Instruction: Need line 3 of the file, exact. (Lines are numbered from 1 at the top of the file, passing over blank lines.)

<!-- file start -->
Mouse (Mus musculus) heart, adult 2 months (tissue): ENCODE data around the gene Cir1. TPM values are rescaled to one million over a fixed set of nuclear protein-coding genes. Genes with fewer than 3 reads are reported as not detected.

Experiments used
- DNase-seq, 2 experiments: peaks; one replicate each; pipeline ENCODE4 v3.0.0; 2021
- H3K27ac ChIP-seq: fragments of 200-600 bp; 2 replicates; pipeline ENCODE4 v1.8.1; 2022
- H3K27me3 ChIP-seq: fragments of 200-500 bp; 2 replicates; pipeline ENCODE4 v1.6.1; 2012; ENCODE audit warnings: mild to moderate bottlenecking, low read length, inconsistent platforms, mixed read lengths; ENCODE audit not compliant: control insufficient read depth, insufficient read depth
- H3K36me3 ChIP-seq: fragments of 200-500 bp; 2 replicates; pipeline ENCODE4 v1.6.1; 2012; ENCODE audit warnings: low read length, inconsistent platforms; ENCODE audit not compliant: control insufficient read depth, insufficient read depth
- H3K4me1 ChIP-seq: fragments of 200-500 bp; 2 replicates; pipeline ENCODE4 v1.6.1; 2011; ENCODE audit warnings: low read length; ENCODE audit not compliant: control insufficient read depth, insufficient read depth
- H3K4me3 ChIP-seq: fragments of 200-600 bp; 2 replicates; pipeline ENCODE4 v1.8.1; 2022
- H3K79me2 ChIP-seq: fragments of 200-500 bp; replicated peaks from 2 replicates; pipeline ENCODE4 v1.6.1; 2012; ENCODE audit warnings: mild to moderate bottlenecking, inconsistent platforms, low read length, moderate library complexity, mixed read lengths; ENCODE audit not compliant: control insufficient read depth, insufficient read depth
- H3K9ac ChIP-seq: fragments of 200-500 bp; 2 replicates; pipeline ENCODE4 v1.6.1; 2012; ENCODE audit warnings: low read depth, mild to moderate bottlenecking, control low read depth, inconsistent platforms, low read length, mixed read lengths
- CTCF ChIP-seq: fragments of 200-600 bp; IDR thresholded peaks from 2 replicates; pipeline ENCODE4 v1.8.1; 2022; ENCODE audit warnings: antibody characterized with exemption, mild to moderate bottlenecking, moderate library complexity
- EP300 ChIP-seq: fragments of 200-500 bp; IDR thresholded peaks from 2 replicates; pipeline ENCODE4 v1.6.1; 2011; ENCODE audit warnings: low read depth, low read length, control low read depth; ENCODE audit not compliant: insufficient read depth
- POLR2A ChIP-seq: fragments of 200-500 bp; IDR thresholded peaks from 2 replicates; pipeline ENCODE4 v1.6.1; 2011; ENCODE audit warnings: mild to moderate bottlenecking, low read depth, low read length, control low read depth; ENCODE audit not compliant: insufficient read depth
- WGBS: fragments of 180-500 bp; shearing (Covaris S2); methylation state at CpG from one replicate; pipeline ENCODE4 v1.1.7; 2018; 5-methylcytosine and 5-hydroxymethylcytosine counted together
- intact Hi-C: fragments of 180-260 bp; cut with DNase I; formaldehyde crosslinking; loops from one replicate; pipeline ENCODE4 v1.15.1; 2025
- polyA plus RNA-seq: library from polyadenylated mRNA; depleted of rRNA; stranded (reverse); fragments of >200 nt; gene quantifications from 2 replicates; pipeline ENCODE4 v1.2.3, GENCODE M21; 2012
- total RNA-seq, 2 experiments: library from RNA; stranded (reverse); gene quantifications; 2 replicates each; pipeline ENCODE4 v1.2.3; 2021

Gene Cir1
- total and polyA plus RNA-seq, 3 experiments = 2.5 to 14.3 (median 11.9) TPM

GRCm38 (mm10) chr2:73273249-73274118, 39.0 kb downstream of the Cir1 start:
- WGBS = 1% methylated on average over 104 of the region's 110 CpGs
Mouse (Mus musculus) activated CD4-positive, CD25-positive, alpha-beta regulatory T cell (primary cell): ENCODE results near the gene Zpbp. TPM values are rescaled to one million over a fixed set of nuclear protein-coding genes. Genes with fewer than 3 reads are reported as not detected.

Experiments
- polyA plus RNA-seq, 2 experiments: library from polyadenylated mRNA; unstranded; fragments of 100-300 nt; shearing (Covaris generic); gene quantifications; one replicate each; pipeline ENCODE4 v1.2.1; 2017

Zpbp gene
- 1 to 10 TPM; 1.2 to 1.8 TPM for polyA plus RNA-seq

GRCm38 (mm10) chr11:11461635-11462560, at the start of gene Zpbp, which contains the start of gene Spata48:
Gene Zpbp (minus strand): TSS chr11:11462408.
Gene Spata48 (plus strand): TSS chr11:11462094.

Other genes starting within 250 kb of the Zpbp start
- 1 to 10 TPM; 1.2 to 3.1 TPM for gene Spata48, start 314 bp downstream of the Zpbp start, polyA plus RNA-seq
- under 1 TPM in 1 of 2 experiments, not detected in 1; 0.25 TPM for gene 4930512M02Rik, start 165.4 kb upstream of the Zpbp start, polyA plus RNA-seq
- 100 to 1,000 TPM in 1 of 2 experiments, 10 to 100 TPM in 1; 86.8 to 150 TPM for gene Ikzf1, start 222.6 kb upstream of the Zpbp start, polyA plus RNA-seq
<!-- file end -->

- DNase-seq, 2 experiments: peaks; one replicate each; pipeline ENCODE4 v3.0.0; 2021